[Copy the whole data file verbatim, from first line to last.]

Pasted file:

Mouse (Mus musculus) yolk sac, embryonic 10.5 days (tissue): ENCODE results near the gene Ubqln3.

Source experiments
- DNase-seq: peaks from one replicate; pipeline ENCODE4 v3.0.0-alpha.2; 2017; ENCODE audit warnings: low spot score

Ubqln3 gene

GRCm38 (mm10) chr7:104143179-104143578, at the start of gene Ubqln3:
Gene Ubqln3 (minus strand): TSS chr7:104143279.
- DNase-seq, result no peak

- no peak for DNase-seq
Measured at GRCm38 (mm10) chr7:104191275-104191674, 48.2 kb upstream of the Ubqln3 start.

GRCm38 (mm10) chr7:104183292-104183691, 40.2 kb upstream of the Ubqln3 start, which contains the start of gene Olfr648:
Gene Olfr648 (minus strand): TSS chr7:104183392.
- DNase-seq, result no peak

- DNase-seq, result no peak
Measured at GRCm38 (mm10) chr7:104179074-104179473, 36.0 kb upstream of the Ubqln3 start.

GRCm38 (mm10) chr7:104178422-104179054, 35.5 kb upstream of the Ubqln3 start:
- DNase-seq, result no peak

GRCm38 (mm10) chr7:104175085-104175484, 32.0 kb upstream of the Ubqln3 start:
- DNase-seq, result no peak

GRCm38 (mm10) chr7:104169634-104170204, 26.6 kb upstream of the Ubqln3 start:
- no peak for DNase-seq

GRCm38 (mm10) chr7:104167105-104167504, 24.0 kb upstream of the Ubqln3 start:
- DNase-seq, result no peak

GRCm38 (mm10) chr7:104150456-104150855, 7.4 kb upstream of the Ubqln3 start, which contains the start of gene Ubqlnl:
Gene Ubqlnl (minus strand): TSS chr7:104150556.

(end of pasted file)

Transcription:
Mouse (Mus musculus) yolk sac, embryonic 10.5 days (tissue): ENCODE results near the gene Ubqln3.

Source experiments
- DNase-seq: peaks from one replicate; pipeline ENCODE4 v3.0.0-alpha.2; 2017; ENCODE audit warnings: low spot score

Ubqln3 gene

GRCm38 (mm10) chr7:104143179-104143578, at the start of gene Ubqln3:
Gene Ubqln3 (minus strand): TSS chr7:104143279.
- DNase-seq, result no peak

- no peak for DNase-seq
Measured at GRCm38 (mm10) chr7:104191275-104191674, 48.2 kb upstream of the Ubqln3 start.

GRCm38 (mm10) chr7:104183292-104183691, 40.2 kb upstream of the Ubqln3 start, which contains the start of gene Olfr648:
Gene Olfr648 (minus strand): TSS chr7:104183392.
- DNase-seq, result no peak

- DNase-seq, result no peak
Measured at GRCm38 (mm10) chr7:104179074-104179473, 36.0 kb upstream of the Ubqln3 start.

GRCm38 (mm10) chr7:104178422-104179054, 35.5 kb upstream of the Ubqln3 start:
- DNase-seq, result no peak

GRCm38 (mm10) chr7:104175085-104175484, 32.0 kb upstream of the Ubqln3 start:
- DNase-seq, result no peak

GRCm38 (mm10) chr7:104169634-104170204, 26.6 kb upstream of the Ubqln3 start:
- no peak for DNase-seq

GRCm38 (mm10) chr7:104167105-104167504, 24.0 kb upstream of the Ubqln3 start:
- DNase-seq, result no peak

GRCm38 (mm10) chr7:104150456-104150855, 7.4 kb upstream of the Ubqln3 start, which contains the start of gene Ubqlnl:
Gene Ubqlnl (minus strand): TSS chr7:104150556.